What is Pregabalin?
“Pregabalin is used to treat epilepsy and anxiety, it is also taken to treat nerve pain that can be caused by different illnesses including diabetes, shingles, or injury.
Pregabalin works in different ways:
1) in epilepsy it stops seizures by reducing the abnormal electrical activity in the brain
2) with nerve pain it blocks pain by interfering with pain messages travelling through the nervous system, through the brain and down the spine
3) in anxiety it stops your brain from releasing the chemicals that make you feel anxious
Like most medicines it comes with side effects even when following your prescribed amount, in rare cases it can lead to hallucinations, difficulty breathing and thoughts of self-harming”(1)
We were asked to look for Pregabalin in canine plasma as part of research into treatment of dogs with epilepsy.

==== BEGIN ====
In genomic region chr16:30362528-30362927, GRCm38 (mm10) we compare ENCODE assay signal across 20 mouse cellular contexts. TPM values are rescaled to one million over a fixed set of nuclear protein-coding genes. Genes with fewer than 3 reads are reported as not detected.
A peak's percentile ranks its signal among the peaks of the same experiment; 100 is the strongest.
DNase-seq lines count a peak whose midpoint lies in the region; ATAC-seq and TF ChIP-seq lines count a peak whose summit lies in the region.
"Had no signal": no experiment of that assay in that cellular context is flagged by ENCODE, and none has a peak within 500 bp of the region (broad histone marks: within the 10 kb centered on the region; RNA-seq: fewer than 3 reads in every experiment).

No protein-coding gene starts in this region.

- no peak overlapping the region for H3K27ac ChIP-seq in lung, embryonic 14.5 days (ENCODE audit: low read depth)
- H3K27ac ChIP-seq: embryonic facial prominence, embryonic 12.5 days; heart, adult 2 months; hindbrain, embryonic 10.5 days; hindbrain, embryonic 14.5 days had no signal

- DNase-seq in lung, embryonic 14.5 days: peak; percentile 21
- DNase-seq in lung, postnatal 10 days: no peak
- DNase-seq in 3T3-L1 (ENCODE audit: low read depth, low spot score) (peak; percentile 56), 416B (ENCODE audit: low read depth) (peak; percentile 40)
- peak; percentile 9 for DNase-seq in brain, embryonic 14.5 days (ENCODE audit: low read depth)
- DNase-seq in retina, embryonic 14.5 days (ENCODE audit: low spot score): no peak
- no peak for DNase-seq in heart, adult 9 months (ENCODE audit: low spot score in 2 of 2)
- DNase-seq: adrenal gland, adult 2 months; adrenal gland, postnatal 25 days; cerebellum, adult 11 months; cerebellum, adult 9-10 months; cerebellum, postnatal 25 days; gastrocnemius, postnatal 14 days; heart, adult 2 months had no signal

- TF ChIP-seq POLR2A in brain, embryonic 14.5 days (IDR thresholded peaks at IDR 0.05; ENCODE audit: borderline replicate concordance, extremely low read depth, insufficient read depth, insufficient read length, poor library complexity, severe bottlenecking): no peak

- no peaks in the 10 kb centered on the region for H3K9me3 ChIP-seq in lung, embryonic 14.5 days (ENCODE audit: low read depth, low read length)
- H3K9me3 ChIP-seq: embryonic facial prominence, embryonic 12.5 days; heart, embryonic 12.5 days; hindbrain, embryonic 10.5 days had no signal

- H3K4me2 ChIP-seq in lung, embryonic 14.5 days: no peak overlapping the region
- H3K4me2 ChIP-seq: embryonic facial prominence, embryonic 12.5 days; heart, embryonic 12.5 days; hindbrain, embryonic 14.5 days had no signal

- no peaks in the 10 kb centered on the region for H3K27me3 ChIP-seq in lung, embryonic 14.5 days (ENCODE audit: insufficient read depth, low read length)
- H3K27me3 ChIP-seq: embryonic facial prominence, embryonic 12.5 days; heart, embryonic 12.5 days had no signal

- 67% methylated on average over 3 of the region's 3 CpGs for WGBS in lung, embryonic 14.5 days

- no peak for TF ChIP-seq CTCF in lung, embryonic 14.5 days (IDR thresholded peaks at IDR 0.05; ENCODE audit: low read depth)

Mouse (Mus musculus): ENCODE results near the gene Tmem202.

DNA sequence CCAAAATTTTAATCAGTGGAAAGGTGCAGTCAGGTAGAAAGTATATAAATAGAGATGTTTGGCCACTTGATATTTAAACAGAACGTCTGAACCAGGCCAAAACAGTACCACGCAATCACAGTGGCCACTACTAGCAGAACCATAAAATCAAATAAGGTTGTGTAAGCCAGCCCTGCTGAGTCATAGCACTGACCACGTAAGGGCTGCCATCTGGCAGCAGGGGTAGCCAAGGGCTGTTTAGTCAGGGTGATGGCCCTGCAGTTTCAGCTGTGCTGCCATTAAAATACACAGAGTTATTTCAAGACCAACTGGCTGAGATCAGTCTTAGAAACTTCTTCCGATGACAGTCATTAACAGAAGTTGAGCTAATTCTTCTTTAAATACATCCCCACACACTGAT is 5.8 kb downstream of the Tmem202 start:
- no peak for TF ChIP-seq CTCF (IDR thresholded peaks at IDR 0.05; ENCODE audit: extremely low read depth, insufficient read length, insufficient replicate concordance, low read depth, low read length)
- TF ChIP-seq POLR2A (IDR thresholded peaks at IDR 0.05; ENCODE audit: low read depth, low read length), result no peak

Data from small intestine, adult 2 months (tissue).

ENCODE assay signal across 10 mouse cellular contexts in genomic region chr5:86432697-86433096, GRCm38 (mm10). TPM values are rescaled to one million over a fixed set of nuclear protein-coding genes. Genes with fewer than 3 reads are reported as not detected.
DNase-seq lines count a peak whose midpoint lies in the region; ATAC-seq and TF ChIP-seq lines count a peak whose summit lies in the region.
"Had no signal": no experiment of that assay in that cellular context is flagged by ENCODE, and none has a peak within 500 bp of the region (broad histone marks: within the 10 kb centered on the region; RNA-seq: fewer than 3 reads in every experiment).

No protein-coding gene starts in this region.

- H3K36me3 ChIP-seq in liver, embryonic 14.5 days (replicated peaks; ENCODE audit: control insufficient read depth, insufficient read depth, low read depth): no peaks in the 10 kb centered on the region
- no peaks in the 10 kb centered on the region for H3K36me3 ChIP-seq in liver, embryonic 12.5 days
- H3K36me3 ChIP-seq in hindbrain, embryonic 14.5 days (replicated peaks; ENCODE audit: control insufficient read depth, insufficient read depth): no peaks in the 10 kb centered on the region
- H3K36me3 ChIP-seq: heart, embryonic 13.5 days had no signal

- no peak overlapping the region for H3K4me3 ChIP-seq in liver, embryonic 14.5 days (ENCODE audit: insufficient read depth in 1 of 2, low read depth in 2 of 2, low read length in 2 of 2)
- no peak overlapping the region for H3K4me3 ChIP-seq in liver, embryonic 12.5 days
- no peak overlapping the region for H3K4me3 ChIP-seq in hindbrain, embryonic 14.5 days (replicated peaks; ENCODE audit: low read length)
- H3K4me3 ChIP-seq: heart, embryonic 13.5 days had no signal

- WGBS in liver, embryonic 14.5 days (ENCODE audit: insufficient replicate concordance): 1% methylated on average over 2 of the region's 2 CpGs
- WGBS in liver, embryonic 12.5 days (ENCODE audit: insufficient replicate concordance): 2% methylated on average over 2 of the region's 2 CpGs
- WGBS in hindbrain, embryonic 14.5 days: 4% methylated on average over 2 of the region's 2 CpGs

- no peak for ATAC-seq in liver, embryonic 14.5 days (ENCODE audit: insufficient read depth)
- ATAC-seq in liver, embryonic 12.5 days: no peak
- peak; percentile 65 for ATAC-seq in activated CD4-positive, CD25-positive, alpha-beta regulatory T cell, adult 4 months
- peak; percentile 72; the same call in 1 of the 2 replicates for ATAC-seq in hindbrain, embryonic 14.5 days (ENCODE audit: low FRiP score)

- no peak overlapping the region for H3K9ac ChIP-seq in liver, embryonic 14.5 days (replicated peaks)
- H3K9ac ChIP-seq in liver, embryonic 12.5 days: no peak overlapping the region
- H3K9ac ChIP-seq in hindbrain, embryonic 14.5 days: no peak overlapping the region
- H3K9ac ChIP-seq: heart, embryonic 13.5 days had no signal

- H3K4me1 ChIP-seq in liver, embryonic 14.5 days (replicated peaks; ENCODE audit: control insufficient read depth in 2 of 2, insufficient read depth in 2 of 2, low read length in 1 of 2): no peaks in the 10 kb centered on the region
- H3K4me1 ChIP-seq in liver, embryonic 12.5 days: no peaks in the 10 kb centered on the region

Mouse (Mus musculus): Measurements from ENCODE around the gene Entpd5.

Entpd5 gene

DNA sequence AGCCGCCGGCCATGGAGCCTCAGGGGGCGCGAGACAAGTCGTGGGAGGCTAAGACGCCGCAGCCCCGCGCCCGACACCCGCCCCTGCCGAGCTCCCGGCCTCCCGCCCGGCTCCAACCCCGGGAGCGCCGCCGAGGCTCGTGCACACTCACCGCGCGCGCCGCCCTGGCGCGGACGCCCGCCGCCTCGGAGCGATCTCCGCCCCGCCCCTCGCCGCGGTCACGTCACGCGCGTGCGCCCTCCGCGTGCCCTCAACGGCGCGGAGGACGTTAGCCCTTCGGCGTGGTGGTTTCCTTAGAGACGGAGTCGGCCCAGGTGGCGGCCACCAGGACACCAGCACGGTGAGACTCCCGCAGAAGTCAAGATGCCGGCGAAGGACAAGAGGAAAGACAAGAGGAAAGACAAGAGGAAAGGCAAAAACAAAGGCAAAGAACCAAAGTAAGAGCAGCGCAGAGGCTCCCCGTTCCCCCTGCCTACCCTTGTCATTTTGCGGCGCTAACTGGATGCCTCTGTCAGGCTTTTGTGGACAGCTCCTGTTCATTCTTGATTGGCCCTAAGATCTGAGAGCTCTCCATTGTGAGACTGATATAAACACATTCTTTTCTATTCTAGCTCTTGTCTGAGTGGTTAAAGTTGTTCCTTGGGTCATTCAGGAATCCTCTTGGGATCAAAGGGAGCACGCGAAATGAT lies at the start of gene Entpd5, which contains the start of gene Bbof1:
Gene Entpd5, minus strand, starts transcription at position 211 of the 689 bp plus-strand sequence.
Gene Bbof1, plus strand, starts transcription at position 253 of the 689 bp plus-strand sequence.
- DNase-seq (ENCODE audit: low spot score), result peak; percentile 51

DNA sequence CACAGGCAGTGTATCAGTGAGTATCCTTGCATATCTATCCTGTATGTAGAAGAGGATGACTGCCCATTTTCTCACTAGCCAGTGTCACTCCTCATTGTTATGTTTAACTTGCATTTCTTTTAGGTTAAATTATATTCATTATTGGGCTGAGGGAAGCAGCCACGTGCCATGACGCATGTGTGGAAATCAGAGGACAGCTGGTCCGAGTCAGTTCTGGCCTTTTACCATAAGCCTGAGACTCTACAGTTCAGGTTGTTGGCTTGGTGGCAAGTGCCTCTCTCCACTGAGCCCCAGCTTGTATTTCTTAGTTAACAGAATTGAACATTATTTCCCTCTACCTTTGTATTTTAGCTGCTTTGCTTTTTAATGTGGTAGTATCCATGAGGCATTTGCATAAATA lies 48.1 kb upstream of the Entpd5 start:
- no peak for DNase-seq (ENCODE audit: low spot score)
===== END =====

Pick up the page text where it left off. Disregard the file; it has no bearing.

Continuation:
The Lower Limit of Quantitation (LLOQ) and Upper Limit of Quantitation (ULOQ) were established for the method as 1ng/ml and 1000ng/ml respectively, and the Limit of Detection was calculated as 0.014891ng/ml in canine plasma.
The system linearity was determined by the evaluation of Pregabalin standard curves analysed on 3 separate days. The curves were fitted using linear regression with 1/C2 weighting. Each standard curve consisted of 11 standards ranging from 0ng/ml to 1000ng/ml.
We were able to measure levels of pregabalin over the treatment period and hence show the level rise then fall over the 12 hour period.
(1) Pregabalin: medicine to treat epilepsy and anxiety [Internet]. nhs.uk. 2020 [cited 22 December 2020]. Available from: https://www.nhs.uk/medicines/pregabalin/